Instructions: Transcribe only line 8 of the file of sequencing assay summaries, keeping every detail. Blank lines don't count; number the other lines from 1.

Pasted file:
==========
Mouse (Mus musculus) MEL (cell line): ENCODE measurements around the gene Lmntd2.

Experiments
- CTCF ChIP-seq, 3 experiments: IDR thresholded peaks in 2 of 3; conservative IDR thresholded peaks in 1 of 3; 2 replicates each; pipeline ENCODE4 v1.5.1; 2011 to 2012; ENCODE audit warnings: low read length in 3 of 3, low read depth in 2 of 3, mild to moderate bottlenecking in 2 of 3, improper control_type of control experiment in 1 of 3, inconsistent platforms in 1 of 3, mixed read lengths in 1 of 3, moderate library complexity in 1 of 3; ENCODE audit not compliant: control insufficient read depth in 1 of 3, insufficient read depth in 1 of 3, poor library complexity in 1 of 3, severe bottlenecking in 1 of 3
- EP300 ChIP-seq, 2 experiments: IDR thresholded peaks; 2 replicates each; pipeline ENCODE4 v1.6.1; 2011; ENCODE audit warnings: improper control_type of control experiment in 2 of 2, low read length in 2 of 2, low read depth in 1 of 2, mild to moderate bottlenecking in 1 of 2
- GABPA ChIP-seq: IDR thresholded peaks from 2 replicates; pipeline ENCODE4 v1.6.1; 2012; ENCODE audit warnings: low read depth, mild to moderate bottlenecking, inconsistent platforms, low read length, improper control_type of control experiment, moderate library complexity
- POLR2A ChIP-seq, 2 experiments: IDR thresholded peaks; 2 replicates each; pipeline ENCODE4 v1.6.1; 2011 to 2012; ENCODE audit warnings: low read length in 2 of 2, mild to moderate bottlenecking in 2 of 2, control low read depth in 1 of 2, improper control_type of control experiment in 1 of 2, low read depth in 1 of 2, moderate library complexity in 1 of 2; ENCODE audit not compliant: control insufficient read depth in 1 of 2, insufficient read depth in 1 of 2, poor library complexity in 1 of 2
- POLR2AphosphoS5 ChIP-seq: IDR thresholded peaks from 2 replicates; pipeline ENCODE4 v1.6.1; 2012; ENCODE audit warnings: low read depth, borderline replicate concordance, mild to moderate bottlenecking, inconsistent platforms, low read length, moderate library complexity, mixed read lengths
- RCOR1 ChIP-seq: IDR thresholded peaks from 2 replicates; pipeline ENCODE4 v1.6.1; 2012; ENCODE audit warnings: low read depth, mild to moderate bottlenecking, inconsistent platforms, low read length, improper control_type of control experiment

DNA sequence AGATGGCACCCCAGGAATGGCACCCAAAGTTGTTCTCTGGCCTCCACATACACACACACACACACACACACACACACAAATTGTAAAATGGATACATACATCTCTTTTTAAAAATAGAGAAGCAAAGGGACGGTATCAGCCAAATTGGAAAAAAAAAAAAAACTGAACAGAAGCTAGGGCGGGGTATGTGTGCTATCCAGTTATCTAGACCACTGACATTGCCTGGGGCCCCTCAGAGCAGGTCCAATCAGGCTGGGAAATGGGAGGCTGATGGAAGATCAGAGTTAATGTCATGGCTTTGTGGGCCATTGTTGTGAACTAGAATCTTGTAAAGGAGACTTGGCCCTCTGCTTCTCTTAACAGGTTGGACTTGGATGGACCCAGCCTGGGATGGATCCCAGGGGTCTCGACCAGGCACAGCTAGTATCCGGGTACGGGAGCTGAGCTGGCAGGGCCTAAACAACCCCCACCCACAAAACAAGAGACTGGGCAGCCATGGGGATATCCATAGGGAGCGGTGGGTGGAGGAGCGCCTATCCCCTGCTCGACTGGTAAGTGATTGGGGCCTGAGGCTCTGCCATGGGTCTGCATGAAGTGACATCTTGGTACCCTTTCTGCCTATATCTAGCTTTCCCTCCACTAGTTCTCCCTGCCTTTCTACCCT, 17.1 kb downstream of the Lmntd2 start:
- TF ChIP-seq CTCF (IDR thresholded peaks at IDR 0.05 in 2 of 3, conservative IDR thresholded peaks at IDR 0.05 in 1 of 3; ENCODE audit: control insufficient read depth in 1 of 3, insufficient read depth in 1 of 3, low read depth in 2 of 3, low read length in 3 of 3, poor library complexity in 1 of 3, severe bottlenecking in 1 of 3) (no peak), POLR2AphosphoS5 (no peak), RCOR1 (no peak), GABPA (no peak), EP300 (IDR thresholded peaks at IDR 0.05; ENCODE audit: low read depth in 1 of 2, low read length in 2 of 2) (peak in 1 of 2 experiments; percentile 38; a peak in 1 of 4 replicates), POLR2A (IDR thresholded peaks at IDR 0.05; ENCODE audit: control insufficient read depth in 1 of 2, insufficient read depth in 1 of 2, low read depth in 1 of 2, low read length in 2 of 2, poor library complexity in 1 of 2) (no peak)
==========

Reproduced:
- RCOR1 ChIP-seq: IDR thresholded peaks from 2 replicates; pipeline ENCODE4 v1.6.1; 2012; ENCODE audit warnings: low read depth, mild to moderate bottlenecking, inconsistent platforms, low read length, improper control_type of control experiment